• What’s the big deal?
By Ediale Kingsley
The World Cup is done and dusted, the best player has emerged in Luka Modric and the young best player, Kylian Mbappe as France relied on a black dominated team to oust Croatia. The media space has since been awash by the narratives that the glory belongs to the African continent. Despite her inability to produce any team in the knockout stage of the tournament.
But Our writer, Ediale Kingsley, National Daily Football journalist believes, ‘Whatever happens, they will talk. People like to talk. Argentina doesn’t have any black in their National Team. We talk ill of them. We talk of the history, how their ancestors ensured all blacks were killed to ensure it was a nation of all whites.
We now talk ill of the France team. For the opposite reason. For having blacks dominate the team. I imagine the Whites in France being ridiculed after the winning’.
The world is shaming them, “African Union got the World Cup for you”. But the French man only ensured it’s only the best players go to represent them. Irrespective of the skin color.
They trusted the best they have to deliver and put politics and sentiments aside. And so from defence to attack, Pogba to Umtiti, Kante to Matuidi, blacks dominated this team.
And here in Nigeria, we are more concerned about the Quota System. How many players are from the North, East, West or South.
Another question we should ask is would these lads have gotten to their various levels of success if they played in Africa? I, Ediale, doesn’t think so.
What league would nurture them? What facilities will they train? Rather than have a team of the best. We settle on single stars in the squad and build mediocre teams around them. Senegal has Mane. Egypt, Salah. Nigeria has Moses.
Mbappe in Cameroon, for instance would not be in the World Cup. We would have built bull fighters around him for politics and sentiments sake. How far did Samuel Eto go in National duties? You think Mbappe is better than Eto? No. Eto was just as fast and fantastic. But he was not playing with the best for his country.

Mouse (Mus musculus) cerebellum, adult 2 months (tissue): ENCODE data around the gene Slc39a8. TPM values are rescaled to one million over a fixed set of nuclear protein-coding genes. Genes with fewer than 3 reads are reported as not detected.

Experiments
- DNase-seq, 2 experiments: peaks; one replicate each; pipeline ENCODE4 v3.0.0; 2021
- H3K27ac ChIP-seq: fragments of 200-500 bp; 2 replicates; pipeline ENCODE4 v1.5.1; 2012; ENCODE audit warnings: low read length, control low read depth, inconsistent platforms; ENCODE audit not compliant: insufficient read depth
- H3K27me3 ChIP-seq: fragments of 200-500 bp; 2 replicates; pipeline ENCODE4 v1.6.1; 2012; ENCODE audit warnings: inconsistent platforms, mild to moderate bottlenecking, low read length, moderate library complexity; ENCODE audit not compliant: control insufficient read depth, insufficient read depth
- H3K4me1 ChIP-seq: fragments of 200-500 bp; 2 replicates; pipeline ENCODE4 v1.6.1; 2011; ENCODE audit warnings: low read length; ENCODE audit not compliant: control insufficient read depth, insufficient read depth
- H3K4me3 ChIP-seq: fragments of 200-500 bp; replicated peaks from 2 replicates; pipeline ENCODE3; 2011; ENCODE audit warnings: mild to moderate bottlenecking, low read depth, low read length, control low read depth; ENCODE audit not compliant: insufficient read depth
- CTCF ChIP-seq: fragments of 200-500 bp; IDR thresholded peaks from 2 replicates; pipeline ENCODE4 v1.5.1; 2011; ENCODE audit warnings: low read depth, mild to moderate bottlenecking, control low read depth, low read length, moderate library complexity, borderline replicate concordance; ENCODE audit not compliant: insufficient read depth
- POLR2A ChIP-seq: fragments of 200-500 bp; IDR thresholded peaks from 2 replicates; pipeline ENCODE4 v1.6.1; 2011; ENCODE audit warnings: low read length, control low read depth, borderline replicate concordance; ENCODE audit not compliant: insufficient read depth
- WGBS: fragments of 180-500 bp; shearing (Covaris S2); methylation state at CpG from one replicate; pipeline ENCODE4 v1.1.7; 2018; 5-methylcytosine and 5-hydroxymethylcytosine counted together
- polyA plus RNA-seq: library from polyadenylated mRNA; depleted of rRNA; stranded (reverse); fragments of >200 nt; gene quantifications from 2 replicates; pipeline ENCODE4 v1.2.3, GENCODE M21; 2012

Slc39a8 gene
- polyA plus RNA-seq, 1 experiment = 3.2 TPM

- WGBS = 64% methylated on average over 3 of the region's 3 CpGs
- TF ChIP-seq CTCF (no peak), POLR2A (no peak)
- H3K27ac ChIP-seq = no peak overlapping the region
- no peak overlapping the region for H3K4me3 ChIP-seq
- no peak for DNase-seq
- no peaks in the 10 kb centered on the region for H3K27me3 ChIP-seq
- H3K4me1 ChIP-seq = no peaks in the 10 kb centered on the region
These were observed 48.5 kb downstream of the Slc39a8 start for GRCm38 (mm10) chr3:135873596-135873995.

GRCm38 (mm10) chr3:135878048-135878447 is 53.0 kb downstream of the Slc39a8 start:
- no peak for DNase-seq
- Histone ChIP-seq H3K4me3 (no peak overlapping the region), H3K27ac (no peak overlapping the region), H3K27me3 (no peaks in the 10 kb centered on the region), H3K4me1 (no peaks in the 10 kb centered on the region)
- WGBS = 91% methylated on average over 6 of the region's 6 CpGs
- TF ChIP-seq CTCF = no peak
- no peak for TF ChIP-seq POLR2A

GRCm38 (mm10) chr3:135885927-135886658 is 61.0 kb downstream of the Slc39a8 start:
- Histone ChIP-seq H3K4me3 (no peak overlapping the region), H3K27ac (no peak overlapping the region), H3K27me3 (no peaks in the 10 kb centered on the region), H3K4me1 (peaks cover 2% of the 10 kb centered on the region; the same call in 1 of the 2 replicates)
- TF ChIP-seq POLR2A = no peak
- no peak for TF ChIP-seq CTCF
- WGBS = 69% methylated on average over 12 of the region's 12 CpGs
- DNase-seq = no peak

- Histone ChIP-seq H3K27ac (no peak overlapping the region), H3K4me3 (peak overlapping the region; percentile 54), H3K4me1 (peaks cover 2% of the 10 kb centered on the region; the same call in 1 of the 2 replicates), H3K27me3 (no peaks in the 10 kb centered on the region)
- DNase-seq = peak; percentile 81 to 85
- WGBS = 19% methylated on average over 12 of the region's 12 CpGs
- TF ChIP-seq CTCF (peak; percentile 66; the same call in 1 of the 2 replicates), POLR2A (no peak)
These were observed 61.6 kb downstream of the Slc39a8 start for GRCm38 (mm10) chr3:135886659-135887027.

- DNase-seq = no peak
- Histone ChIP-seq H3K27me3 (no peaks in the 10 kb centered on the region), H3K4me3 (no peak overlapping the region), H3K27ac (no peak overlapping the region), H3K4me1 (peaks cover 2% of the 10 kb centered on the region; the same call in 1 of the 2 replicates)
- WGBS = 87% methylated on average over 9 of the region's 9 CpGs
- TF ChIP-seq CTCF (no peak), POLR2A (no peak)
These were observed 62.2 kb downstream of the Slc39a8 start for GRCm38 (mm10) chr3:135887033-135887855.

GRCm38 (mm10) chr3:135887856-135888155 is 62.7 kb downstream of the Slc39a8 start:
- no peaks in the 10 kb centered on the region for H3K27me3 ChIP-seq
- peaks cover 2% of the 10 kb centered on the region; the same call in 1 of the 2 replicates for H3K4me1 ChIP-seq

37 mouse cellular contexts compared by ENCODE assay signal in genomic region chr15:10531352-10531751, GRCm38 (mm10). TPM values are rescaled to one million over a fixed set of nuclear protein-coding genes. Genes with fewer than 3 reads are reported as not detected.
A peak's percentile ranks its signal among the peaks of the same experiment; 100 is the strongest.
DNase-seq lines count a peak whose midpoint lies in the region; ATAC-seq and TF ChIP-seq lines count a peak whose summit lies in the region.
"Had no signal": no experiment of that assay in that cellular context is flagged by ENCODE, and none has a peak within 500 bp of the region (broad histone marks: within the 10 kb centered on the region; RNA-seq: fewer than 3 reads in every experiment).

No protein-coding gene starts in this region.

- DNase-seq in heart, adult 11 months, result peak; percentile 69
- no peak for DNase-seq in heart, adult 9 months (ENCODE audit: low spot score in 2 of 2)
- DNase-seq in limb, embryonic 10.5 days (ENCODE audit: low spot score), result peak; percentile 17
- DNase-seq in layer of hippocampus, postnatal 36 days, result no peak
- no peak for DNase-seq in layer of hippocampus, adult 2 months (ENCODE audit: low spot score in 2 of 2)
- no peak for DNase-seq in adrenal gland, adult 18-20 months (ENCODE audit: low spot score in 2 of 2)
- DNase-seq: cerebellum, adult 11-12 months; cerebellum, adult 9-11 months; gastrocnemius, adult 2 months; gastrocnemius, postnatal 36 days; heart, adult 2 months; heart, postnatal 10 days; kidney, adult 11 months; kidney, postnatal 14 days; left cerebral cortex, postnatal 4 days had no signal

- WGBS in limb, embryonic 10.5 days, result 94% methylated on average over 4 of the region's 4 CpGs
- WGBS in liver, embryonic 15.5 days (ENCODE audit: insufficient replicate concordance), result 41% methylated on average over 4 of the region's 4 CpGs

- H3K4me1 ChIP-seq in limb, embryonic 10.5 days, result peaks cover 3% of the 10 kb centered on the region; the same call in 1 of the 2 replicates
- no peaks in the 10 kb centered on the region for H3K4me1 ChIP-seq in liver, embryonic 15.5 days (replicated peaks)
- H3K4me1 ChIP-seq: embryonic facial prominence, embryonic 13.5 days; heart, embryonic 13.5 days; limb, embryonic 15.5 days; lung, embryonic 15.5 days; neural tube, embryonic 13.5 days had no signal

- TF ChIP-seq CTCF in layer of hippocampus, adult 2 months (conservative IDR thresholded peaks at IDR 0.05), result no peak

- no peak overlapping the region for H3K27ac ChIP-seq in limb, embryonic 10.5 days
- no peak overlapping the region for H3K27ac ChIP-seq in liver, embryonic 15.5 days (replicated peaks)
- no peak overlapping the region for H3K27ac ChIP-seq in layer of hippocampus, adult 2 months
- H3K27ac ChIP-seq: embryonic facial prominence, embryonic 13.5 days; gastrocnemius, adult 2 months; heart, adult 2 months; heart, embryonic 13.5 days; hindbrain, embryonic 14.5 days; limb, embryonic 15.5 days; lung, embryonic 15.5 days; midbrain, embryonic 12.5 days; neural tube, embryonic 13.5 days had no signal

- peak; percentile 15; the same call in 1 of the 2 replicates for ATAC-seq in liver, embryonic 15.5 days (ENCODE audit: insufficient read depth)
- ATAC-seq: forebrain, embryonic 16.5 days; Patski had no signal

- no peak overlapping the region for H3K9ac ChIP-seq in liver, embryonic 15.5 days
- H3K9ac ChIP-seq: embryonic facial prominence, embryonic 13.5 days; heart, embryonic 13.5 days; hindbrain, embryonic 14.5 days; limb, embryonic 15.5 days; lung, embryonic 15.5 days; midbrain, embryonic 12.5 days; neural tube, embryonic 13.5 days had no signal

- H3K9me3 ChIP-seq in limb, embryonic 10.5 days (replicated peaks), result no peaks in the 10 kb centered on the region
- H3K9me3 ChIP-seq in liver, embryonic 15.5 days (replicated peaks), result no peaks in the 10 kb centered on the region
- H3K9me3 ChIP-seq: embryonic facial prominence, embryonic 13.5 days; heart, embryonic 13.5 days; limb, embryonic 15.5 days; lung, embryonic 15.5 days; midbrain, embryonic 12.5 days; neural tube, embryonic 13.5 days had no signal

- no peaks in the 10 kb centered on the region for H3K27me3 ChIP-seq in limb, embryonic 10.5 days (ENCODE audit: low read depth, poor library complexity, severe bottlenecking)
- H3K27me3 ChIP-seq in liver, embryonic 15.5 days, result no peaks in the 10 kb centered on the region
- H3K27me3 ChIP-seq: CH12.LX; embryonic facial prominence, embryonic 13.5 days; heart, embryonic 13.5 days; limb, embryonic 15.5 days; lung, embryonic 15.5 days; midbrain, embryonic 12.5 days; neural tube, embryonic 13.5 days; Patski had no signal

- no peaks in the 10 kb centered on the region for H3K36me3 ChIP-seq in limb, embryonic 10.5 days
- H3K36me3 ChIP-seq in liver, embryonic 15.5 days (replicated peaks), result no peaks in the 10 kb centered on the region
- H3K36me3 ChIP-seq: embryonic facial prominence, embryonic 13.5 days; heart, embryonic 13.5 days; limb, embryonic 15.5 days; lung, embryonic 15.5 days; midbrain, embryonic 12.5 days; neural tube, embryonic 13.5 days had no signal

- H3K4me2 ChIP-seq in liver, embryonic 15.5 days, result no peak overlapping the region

It may not be fair to say this problem is an African thing. But Ediale thinks we are surely a leader in this kind of injustice.
Names, skin colors, sentiments, politics, and so on don’t win football trophies. Players in form do. That’s why a black Nzozi would be picked over a white Rabiot. In Nigeria we would have thrown in Adrien Rabiot in that team. Afterall he plays for PSG and Nzozi plays for Sevilla. Afterall we would need to ensure a balance in the quota system.
Another silly thing Ediale has noticed. Is our quickness to claim sentimental achievement by association. We think we can find succor in the fact that France won the world cup with blacks. Shame.
The money they won (N 14b) has gone into their economy not yours. And it could have been your nation. The glory is tied to France and not yours. As they say in broken-english — e for be you.
A CNN report by Peniel Joseph with the headline France’s World Cup win is a victory for immigrants everywhere.
The reports highlight the thoughts that France’s electrifying 4-2 World Cup win over Croatia represents a victory for Africa and immigrants everywhere, “The team’s success is particularly noteworthy because of the way in which anti-immigrant sentiment, especially against migrants with African roots, has roiled French society over the past two decades. In 2005, racial and urban unrest gripped suburban housing projects outside of Paris in the wake of the death of two teenagers who were electrocuted in a substation after being chased by police” it reports.
Zinedine Zidane, recently said of his country’s 1998 win that, “it was not about religion, the color of your skin, we didn’t care about that, we were just together and enjoyed the moment”.
In the press piece headlined France’s World Cup success masks underlying racial and class tensions at home, Joseph Downing of QZ media wrote also on the subject, ‘In the years since, there have been other accusations that France operated a “quota” to limit the number of black and Arab players in the national team. In part, this was justified as a means to limit the number of bi-national players trained by the French youth team, who may choose to play for a country other than France. However, transcripts which formed part of an investigation found the rationale also extended to racial stereotypes that white players were more “cerebral” and “team orientated” than their “fast and strong” African and Arab counterparts’
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